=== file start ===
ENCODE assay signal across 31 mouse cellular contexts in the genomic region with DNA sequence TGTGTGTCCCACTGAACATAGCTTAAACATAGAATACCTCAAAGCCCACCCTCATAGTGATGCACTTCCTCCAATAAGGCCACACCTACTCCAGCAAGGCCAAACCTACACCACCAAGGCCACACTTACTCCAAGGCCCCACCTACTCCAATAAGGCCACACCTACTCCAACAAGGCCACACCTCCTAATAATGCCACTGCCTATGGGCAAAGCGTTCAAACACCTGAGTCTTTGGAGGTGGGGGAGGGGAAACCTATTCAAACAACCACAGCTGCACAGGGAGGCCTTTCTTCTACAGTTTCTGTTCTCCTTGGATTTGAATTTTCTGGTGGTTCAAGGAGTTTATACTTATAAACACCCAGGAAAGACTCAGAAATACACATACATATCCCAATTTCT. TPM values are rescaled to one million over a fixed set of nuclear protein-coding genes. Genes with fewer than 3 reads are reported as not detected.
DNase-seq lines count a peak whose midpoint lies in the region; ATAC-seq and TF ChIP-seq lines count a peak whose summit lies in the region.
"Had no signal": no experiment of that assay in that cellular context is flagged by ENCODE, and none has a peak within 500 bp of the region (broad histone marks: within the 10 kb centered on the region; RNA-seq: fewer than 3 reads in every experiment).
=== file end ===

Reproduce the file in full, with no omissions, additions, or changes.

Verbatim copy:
ENCODE assay signal across 31 mouse cellular contexts in the genomic region with DNA sequence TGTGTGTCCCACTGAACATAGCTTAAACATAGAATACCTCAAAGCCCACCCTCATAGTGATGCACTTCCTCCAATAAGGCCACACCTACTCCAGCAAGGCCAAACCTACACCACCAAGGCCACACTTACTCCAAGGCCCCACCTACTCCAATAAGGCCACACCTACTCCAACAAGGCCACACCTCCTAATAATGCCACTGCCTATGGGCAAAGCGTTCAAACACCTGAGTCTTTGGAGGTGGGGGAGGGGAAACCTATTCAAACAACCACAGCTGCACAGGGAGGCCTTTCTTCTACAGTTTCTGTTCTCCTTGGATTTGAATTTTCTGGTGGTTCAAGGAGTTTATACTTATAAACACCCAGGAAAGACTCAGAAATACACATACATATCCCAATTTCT. TPM values are rescaled to one million over a fixed set of nuclear protein-coding genes. Genes with fewer than 3 reads are reported as not detected.
DNase-seq lines count a peak whose midpoint lies in the region; ATAC-seq and TF ChIP-seq lines count a peak whose summit lies in the region.
"Had no signal": no experiment of that assay in that cellular context is flagged by ENCODE, and none has a peak within 500 bp of the region (broad histone marks: within the 10 kb centered on the region; RNA-seq: fewer than 3 reads in every experiment).